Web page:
Sprinting for cover
The challenges continue for RIM, which has seen its share price more than halve since the start of the year.
US mobile operator Sprint had announced at the start of the year that it would be offering the 4G version of the BlackBerry Playbook tablet this summer. Now, according to a Dow Jones report, Sprint has abandoned those plans, leaving the PlayBook 4G without a single network in the US.
"It's an interesting concept, it just hasn't caught on with business customers as much as they would like," said Paget Alves, president of Sprint's business markets group. "There are so many tablets in the market, it creates confusion for the average customer."
Sprint's 4G network is mainly based around Intel-backed WiMAX technology, but most other 4G networks are based on LTE. BlackBerry seems to have decided to make a virtue out of necessity.
RIM has decided to prioritize and focus its 4G development resources on LTE," said RIM, in a statement. "We remain excited and committed to delivering innovative and powerful 4G tablets to the US market together with our carrier partners. Testing of BlackBerry 4G PlayBook models is already underway and we plan to enter labs for network certifications in the US and other international markets this fall.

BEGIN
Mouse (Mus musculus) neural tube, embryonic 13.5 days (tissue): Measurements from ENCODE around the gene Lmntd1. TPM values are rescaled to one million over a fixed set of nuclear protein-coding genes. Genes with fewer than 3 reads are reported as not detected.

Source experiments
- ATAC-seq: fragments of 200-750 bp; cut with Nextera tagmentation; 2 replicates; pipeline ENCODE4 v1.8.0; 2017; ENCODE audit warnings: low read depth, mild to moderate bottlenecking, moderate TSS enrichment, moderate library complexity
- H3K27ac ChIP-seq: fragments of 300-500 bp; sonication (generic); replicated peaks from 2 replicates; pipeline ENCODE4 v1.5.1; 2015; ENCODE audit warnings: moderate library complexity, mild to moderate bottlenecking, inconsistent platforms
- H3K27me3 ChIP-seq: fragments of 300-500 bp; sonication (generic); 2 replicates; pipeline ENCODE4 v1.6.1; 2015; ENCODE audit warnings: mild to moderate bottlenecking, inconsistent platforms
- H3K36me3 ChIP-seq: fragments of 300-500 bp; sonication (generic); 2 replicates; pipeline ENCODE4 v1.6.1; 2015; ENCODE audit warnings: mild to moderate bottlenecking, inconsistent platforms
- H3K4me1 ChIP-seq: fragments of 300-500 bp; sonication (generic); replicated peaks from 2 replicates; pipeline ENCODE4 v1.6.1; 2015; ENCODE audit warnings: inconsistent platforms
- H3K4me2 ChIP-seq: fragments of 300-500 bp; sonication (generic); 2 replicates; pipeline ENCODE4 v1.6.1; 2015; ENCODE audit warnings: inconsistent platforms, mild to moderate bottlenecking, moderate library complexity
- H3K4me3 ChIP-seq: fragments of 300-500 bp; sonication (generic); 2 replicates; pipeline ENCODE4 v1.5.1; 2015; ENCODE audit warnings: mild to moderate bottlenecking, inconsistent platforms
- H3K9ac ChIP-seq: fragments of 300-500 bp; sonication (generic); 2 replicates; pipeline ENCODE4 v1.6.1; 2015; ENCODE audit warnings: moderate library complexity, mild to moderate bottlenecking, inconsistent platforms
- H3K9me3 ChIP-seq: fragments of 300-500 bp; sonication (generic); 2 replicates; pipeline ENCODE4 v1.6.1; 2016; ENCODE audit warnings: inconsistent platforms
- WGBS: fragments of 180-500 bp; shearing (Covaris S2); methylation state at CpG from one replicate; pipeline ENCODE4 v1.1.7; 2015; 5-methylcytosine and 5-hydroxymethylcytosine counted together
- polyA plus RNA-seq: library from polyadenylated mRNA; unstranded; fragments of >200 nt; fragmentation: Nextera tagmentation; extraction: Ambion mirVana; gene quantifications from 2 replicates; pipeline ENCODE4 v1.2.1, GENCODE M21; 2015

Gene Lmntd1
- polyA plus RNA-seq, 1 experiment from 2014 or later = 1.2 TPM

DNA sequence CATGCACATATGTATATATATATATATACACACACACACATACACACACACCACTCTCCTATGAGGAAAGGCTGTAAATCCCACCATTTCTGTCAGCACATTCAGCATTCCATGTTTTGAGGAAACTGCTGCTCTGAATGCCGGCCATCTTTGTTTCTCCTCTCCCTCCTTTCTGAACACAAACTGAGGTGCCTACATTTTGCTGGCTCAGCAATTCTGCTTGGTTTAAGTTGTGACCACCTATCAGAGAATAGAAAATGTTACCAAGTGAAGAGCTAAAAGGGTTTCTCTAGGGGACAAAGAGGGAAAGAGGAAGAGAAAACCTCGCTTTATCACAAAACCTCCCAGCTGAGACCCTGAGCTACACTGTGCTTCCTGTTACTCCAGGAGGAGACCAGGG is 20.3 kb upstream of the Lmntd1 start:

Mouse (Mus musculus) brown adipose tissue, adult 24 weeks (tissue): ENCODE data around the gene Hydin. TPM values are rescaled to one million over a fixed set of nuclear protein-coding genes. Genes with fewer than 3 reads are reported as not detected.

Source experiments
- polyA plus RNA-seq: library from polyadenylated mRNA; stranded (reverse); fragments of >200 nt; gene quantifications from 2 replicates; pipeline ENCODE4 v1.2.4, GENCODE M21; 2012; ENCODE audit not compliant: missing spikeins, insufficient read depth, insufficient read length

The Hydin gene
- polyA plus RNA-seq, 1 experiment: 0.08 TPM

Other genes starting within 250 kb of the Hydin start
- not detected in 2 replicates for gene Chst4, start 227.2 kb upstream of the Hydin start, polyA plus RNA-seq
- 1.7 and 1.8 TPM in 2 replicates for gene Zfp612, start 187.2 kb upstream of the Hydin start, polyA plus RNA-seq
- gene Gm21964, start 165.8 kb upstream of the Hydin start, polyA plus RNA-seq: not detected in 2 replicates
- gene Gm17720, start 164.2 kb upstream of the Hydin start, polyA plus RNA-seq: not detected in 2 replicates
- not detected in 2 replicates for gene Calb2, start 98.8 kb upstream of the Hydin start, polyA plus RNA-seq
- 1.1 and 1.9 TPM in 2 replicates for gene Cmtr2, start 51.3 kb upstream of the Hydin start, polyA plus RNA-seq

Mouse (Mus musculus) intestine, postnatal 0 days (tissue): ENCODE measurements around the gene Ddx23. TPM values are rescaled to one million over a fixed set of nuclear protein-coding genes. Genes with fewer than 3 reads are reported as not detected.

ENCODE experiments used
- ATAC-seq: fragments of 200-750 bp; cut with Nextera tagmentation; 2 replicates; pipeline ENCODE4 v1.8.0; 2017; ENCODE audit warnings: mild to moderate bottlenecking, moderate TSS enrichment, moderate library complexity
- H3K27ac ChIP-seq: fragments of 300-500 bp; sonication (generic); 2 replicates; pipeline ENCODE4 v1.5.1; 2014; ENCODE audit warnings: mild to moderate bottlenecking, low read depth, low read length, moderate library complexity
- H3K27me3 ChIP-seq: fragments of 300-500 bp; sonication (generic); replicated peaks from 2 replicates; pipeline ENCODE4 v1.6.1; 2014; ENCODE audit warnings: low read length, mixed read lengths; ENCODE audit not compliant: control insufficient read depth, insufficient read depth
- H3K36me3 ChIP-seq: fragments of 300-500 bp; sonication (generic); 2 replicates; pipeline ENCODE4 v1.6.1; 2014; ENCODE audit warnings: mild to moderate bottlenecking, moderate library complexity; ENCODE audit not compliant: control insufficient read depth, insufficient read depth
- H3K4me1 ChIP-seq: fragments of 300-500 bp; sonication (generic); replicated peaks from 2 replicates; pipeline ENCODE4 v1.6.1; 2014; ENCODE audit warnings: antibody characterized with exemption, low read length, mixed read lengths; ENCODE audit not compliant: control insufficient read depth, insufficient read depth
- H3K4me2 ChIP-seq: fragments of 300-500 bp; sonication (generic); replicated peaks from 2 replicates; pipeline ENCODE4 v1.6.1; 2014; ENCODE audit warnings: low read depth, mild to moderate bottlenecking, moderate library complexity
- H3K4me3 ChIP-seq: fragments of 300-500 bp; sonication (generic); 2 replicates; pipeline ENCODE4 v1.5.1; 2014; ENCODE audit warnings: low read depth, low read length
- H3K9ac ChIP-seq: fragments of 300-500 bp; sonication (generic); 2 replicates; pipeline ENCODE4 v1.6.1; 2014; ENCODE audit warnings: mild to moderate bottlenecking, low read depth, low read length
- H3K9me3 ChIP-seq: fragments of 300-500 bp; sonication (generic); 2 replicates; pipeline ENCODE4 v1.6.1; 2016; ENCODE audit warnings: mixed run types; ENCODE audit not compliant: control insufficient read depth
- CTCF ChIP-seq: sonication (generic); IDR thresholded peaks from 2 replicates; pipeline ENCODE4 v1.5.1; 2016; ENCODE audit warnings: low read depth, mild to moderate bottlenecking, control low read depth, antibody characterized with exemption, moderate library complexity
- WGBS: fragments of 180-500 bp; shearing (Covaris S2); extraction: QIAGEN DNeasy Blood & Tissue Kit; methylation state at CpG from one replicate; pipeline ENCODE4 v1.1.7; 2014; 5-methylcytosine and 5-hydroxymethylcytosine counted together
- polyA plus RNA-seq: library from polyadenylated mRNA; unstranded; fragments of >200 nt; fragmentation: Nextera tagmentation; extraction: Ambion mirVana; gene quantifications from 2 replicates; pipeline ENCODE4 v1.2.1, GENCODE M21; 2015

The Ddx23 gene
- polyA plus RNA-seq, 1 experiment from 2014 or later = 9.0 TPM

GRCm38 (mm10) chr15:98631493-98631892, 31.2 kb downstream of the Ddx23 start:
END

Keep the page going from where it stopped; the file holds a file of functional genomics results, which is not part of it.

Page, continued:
In its current form the BlackBerry Playbook doesn't have mobile network connectivity of its own, relying instead on a wireless link with BlackBerry mobile phones. RIM seems to have decided to go straight to 4G with the network-connected version of the Playbook, but may be a bit early to market. This case also shows the delicate balance that needs to be struck between differentiation and confusion in a crowded tablet market.